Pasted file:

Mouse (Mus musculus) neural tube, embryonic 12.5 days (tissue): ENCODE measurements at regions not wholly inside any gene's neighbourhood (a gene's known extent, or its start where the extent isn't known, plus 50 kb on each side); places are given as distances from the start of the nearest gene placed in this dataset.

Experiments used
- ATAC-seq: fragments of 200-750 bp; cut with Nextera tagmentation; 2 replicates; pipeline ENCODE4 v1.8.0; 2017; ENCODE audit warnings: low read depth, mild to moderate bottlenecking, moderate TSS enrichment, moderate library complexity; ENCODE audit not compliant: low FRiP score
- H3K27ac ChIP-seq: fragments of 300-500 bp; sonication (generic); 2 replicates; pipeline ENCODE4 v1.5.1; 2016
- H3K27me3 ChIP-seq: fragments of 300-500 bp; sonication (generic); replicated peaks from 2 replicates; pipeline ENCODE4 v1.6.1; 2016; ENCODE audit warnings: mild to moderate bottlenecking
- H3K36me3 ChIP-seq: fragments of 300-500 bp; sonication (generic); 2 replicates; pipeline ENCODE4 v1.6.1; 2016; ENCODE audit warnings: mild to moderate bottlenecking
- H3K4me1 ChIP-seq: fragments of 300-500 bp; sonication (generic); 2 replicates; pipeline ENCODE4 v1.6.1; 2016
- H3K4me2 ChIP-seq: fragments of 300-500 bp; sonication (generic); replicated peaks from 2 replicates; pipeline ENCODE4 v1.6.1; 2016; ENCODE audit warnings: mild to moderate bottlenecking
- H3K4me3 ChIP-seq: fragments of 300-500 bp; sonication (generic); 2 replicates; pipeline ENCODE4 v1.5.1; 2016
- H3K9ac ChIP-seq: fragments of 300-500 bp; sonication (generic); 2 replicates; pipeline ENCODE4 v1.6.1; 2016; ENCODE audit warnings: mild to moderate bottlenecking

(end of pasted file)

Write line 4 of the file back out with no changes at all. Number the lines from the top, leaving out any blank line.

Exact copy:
- H3K27ac ChIP-seq: fragments of 300-500 bp; sonication (generic); 2 replicates; pipeline ENCODE4 v1.5.1; 2016